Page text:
Bond Report: 10-year Treasury yield highest since June 2019 as investors monitor Russia-Ukraine war, await Fed meeting
Treasury yields jumped Monday, with the rate on the 10-year note at its highest since mid-2019, as investors assessed developments in the Russia-Ukraine war and awaited this week’s pivotal meeting of Federal Reserve policy makers.
What are yields doing?
The yield on the 10-year Treasury note
was at 2.139% at 3 p.m. Eastern, up from 2.004% at the same time Friday. Monday’s level was the highest for the 10-year note since June 11, 2019, based on 3 p.m. levels, according to Dow Jones Market Data.
The 2-year Treasury yield
was 1.847% Monday afternoon, its highest since July 31, 2019, and, up from 1.748% on Friday.
The yield on the 30-year Treasury bond
rose to 2.474% compared with 2.363% late Friday.
What’s driving the market?
Treasury yields, which had fallen sharply in the wake of Russia’s Feb. 24 invasion of Ukraine as investors piled into government debt and other traditional havens, have taken back all ground lost and then some. Investor risk appetite appeared strong early Monday, with Dow industrials
and the S&P 500 Index
opening higher, but equities eventually lost steam to end mostly lower.
Analysts said optimism over a fourth round of talks that were under way between Russian and Ukraine officials appeared to boost risk appetite despite a brutal weekend that saw Russian forces intensify their attacks on Ukrainian cities. A Russian airstrike on a Ukrainian military training center near Ukraine’s border with Poland, a NATO member, came after Moscow warned the West that it would consider arms deliveries to Ukraine as legitimate targets.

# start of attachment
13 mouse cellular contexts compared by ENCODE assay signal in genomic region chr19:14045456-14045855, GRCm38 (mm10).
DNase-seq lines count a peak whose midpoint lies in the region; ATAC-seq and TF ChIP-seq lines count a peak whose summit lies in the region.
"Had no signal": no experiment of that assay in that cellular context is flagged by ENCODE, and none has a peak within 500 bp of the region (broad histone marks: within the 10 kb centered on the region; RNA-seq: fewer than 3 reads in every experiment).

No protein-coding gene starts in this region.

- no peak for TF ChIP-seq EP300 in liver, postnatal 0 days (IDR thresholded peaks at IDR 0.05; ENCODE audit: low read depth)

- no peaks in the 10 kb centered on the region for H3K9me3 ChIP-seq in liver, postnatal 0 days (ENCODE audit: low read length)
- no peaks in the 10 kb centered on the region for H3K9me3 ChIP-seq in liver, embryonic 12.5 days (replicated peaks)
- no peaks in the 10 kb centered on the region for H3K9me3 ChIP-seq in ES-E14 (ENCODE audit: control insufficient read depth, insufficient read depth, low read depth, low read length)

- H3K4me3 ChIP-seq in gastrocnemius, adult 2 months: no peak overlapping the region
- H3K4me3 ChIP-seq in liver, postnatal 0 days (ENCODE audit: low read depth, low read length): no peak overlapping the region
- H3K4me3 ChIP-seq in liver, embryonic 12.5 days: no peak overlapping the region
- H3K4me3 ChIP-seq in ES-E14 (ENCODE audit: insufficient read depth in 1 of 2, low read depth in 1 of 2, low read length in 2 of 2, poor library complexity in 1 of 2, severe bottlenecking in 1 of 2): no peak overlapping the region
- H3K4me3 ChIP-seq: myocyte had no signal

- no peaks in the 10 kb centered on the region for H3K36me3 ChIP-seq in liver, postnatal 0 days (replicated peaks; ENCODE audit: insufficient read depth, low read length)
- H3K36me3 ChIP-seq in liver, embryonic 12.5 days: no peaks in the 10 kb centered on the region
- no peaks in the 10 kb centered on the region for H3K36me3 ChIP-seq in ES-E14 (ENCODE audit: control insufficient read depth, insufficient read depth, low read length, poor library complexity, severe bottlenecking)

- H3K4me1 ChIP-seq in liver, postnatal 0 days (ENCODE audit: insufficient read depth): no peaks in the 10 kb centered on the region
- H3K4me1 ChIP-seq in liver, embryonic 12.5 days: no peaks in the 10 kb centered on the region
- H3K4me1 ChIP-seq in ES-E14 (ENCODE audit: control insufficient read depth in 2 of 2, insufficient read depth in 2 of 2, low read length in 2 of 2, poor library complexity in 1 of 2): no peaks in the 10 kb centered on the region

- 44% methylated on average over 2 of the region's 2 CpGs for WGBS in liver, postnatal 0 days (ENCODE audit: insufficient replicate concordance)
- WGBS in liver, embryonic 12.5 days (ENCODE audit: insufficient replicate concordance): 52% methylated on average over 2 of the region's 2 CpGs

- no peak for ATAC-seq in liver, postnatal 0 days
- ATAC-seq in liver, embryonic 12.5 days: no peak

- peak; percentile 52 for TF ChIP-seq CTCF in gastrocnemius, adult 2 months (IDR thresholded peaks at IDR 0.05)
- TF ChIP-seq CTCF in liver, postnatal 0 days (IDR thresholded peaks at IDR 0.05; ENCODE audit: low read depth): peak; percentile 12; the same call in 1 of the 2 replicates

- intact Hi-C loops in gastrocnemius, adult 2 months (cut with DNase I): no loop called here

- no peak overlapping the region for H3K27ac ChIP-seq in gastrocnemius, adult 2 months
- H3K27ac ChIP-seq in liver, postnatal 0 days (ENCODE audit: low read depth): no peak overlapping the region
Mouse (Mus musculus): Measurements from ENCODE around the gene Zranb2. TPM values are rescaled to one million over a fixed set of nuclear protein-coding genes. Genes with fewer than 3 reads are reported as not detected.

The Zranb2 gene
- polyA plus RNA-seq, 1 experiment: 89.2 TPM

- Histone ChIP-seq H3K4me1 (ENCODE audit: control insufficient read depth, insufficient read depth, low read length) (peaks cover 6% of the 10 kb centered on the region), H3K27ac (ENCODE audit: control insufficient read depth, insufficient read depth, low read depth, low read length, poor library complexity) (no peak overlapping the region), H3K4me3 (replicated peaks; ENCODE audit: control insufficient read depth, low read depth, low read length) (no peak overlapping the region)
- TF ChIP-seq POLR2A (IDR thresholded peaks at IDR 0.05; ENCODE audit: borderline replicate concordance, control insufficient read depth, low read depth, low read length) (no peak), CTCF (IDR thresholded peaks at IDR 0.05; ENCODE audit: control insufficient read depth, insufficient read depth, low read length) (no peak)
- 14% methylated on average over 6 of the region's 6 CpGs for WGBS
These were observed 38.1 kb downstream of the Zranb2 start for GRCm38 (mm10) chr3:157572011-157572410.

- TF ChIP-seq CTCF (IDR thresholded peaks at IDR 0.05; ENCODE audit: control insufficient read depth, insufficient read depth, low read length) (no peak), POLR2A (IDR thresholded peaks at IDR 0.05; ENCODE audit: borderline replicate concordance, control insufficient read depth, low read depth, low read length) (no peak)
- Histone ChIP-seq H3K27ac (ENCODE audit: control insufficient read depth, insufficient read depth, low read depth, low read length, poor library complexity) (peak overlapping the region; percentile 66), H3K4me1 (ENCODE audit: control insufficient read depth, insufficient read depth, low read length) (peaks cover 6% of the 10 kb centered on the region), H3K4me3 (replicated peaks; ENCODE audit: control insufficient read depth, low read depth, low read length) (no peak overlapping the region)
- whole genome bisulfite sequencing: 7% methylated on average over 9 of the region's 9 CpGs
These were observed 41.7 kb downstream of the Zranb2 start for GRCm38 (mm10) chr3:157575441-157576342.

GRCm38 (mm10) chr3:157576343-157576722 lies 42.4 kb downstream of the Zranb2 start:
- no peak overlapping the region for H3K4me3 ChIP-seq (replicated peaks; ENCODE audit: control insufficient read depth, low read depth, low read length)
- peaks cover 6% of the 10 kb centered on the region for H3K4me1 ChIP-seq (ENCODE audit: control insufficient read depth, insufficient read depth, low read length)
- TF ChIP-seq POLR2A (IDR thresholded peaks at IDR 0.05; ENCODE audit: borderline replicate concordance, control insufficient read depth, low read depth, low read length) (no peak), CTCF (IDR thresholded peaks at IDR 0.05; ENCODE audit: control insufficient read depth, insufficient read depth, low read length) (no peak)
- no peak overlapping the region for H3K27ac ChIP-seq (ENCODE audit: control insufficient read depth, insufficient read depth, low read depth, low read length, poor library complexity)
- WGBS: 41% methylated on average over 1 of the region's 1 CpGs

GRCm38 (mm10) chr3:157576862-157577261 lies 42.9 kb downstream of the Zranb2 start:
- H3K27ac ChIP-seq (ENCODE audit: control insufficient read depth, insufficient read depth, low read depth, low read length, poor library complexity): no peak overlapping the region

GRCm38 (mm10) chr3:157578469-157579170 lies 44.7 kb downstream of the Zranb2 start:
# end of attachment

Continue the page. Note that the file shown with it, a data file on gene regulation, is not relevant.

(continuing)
China, meanwhile, locked down the key southeastern manufacturing hub of Shenzhen as it also combats a COVID outbreak in the northeast of the country.
The Federal Reserve is expected to deliver a quarter-point increase to the fed-funds rate when it concludes a two-day policy meeting on Wednesday. Investors will be focused on clues to the pace and scope of future rate increases, as well as plans to shrink the Fed’s balance sheet.
The Fed was already set to deal with persistently high inflation. The Russian invasion complicates the picture, further stoking inflation as oil and other commodity prices soar, but also threatening economic growth as consumers get squeezed.
See: Fed to hike interest rates Wednesday, undeterred by lack of visibility on Russia-Ukraine war’s impact
What are analysts saying?
“Rates are on the move on a combination of hedging large corporate bond sales, anticipation of a meaningful shift in the Fed’s dot-plot, and, some optimism that Russia-Ukraine talks are gaining momentum, thereby causing an unwind of flight to safety,” said Ben Emons, managing director of global macro strategy at Medley Global Advisors, in a note.
“What is notable is that the bond market is waking up to the possibility that the Fed and other central banks will return short term rates quicker to ‘neutral.’ While the concept is elusive, the neutral rate of interest has been estimated to be in the range of 1 to 2.5 percent for the G-10 central banks,” he wrote.